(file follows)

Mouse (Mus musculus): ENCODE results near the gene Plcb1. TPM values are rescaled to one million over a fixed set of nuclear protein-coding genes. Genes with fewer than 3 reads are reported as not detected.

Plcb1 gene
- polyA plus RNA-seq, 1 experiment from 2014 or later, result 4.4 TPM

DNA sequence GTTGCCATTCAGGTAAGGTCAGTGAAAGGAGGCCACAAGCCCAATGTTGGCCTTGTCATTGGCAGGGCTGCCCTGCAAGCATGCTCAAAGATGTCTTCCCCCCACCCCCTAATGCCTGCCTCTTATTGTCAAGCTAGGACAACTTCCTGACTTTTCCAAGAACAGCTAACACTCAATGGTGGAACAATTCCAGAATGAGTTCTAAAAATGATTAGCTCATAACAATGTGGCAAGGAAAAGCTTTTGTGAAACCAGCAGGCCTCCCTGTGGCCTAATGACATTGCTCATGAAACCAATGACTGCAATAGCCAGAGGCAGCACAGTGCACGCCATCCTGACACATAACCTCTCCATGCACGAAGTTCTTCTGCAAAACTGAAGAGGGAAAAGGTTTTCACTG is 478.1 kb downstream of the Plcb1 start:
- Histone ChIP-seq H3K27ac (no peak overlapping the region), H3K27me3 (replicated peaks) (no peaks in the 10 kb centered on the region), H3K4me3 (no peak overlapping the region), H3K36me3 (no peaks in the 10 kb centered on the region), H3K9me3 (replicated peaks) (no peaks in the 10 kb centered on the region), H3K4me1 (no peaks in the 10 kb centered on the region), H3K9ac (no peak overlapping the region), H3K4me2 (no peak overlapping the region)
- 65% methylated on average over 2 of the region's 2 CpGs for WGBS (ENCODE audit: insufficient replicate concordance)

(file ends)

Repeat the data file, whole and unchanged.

Mouse (Mus musculus): ENCODE results near the gene Plcb1. TPM values are rescaled to one million over a fixed set of nuclear protein-coding genes. Genes with fewer than 3 reads are reported as not detected.

Plcb1 gene
- polyA plus RNA-seq, 1 experiment from 2014 or later, result 4.4 TPM

DNA sequence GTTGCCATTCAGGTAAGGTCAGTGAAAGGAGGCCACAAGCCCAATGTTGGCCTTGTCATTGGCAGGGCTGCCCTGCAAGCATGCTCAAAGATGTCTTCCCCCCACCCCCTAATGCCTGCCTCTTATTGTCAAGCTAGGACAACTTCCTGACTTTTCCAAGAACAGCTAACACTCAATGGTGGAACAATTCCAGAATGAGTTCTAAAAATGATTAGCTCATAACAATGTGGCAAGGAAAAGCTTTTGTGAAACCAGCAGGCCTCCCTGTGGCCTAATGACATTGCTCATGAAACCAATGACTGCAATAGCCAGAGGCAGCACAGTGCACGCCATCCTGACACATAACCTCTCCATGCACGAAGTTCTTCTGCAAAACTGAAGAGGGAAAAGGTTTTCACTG is 478.1 kb downstream of the Plcb1 start:
- Histone ChIP-seq H3K27ac (no peak overlapping the region), H3K27me3 (replicated peaks) (no peaks in the 10 kb centered on the region), H3K4me3 (no peak overlapping the region), H3K36me3 (no peaks in the 10 kb centered on the region), H3K9me3 (replicated peaks) (no peaks in the 10 kb centered on the region), H3K4me1 (no peaks in the 10 kb centered on the region), H3K9ac (no peak overlapping the region), H3K4me2 (no peak overlapping the region)
- 65% methylated on average over 2 of the region's 2 CpGs for WGBS (ENCODE audit: insufficient replicate concordance)